The Roles of Sequencing and Verbal Working Memory in Sentence Comprehension Deficits in Parkinson’s Disease

Jesse Hochstadt, Hiroko Nakano, Phillip Lieberman, Joseph Friedman

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Studies of sentence comprehension deficits in Parkinson’s disease (PD) patients suggest that language processing involves circuits connecting subcortical and cortical regions. Anatomically segregated neural circuits appear to support different cognitive and motor functions. To investigate which functions are implicated in PD comprehension deficits, we tested comprehension, verbal working memory span, and cognitive set-switching in a non-linguistic task in 41 PD patients; we also obtained speech measurements reflecting motor sequencing processes that may be involved in articulatory rehearsal within working memory. Comprehension of sentences with center-embedded or final relative clauses was impaired when they could not be understood from lexical semantic content alone. Overall comprehension error rates correlated strongly with impaired set-switching and significantly with reduced working memory span and speech motor sequencing deficits. Correlations with comprehension of different sentence structures indicate that these impairments do not represent a single deficit; rather, PD comprehension deficits appear to arise from several independent mechanisms. Deficits in cognitive set-switching or underlying inhibitory processes may compromise the ability to process relative clauses. Deficits in verbal working memory appear to impair comprehension of long-distance dependencies. Speech sequencing correlated with neither set-switching nor verbal working memory span, consistent with their being supported by independent, segregated corticosubcortical circuits.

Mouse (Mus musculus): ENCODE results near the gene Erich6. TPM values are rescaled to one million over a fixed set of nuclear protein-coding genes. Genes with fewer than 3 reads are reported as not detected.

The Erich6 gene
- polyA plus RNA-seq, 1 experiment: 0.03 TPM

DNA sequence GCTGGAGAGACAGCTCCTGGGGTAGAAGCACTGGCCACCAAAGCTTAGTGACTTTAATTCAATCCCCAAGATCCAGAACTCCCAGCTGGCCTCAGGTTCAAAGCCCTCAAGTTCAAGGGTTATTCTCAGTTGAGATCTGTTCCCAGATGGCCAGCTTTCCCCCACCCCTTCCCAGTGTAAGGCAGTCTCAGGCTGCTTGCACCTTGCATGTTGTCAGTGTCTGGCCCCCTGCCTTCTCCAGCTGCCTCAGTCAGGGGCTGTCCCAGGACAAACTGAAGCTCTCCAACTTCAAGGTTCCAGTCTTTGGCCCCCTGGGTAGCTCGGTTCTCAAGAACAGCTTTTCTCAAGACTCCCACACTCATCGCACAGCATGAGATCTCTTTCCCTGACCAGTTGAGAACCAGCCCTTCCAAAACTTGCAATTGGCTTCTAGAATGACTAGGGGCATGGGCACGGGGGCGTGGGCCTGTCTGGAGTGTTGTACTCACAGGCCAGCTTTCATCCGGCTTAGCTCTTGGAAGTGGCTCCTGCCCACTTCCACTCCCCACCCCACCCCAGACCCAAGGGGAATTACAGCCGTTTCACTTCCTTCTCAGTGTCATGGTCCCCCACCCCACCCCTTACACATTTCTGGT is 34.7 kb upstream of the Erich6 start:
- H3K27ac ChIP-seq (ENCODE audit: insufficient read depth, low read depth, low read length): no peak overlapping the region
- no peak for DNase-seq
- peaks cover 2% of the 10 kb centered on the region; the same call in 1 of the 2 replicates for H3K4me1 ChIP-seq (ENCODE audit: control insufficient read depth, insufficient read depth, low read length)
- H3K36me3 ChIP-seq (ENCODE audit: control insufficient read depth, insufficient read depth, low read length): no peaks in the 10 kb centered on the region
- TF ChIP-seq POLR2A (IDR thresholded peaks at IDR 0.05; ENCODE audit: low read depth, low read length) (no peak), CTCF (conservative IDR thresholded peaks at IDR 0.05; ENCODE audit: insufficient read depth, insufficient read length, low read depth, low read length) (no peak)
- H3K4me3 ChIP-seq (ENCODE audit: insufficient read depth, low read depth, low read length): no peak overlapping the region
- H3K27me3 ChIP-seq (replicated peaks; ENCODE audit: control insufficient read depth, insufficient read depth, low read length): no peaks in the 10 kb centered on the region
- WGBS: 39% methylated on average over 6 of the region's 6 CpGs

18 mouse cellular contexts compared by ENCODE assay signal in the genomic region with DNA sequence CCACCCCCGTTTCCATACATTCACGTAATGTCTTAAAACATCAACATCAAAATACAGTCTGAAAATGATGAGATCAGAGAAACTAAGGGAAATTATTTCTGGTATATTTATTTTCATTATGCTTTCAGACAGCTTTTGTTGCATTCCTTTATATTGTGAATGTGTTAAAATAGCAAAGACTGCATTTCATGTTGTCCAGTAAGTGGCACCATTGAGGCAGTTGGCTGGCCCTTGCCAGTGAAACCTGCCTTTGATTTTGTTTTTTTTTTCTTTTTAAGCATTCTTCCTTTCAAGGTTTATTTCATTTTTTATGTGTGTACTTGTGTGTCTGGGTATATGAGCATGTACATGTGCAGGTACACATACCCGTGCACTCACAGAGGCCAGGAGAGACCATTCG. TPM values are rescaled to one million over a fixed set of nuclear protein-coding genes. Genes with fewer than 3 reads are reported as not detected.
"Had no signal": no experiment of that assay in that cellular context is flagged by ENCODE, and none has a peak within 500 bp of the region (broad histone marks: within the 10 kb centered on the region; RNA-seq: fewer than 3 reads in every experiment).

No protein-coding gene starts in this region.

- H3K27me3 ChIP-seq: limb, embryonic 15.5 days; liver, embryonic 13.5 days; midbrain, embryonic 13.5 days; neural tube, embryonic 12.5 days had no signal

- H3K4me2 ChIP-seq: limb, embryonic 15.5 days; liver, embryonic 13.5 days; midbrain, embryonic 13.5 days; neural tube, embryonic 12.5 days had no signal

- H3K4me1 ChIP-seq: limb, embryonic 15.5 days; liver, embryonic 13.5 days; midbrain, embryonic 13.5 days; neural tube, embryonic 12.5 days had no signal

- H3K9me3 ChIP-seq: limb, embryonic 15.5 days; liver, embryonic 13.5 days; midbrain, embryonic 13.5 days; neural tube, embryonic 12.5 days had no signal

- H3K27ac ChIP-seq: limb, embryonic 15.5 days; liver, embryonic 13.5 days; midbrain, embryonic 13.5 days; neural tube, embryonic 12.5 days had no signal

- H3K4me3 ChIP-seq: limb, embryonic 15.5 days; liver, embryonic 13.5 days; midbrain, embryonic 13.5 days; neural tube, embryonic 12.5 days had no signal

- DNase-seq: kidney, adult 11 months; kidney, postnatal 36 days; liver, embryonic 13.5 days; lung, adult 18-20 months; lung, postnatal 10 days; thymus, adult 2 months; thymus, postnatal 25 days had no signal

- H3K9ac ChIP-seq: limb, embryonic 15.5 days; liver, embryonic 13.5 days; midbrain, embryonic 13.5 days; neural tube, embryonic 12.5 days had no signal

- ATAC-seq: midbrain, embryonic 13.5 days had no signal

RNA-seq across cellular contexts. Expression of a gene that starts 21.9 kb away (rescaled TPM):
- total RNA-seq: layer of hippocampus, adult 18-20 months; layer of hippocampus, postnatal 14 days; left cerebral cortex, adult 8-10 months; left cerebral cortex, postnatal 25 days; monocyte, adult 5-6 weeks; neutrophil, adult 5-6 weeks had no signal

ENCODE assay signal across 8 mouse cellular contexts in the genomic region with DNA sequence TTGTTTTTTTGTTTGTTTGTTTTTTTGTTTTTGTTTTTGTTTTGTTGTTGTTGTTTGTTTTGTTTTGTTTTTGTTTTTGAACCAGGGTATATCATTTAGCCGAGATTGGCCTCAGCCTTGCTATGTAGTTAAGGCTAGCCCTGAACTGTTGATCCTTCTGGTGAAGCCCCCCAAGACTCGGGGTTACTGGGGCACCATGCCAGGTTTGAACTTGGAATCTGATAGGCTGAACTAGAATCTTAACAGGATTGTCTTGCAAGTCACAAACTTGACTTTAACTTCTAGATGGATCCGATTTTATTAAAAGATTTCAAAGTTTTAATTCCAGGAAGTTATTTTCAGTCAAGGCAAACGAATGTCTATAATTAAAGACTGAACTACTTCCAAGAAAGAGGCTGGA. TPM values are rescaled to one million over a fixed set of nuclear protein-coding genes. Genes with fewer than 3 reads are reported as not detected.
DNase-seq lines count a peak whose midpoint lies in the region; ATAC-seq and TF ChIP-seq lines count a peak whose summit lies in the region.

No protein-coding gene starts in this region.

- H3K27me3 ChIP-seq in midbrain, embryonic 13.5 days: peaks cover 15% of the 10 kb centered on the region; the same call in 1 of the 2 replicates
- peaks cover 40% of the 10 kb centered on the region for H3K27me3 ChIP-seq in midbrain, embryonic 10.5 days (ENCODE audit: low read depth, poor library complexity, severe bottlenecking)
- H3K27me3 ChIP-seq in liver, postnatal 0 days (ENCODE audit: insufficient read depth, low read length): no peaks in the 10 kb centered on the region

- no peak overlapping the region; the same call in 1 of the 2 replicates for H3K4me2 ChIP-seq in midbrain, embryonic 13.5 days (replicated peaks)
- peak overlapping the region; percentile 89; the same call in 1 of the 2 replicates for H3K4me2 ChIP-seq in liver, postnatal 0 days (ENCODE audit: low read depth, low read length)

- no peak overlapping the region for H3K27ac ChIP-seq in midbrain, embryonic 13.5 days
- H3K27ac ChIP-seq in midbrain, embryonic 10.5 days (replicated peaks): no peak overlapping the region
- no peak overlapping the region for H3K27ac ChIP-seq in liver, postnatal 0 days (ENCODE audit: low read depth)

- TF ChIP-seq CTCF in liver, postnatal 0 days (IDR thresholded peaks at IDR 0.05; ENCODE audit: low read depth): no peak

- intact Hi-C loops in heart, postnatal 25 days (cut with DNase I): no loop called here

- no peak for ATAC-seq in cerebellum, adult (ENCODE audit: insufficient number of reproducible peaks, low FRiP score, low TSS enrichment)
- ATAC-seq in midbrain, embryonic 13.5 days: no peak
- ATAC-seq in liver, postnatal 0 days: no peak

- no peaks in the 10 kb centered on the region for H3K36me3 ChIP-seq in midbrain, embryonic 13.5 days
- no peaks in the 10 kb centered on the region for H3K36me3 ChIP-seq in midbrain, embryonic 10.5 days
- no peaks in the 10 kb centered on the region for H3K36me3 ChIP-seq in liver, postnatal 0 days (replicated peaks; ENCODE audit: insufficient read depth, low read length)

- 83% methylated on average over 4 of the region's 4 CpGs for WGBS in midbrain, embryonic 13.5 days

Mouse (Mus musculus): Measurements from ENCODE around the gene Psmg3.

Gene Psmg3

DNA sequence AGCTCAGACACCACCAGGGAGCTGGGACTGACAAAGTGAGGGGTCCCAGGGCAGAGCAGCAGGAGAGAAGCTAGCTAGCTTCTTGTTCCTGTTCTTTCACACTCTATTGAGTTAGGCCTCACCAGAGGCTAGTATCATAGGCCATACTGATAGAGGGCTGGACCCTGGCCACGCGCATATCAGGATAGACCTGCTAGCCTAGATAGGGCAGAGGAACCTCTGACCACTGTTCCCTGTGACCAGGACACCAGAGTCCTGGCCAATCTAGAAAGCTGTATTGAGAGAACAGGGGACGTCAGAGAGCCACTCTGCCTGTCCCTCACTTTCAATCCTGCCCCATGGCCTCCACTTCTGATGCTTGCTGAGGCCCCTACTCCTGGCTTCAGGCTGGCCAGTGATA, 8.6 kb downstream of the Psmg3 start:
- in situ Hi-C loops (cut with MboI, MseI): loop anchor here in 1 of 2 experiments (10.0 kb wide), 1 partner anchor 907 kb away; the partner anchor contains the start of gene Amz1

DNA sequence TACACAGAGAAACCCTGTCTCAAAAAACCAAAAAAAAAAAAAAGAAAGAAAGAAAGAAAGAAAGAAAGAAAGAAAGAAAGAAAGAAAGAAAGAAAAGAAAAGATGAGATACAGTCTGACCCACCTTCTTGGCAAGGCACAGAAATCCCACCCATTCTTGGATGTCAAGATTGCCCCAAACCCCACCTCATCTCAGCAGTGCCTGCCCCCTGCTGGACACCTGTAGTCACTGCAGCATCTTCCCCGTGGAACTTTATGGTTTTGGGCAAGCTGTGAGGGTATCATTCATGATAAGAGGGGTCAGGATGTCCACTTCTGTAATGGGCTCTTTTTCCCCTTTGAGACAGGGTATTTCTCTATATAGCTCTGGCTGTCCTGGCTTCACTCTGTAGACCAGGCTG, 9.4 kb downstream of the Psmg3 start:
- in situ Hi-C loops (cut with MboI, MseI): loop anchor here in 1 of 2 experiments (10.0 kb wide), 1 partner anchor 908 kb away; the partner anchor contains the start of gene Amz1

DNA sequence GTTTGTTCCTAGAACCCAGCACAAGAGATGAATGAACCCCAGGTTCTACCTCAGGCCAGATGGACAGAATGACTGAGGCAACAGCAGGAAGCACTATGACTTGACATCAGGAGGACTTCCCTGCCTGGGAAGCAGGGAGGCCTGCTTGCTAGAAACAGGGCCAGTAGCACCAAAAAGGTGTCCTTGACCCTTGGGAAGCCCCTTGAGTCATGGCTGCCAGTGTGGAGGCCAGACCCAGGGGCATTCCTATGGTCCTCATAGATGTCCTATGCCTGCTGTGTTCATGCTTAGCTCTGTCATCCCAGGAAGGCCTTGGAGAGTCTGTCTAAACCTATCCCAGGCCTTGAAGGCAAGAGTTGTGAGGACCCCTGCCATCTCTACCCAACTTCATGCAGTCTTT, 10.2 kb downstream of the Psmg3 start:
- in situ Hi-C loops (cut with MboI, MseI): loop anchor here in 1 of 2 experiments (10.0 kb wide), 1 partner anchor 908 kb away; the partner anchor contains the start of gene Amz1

Original languageAmerican English
JournalBrain and Language
StatePublished - Jun 1 2006


  • Psychology

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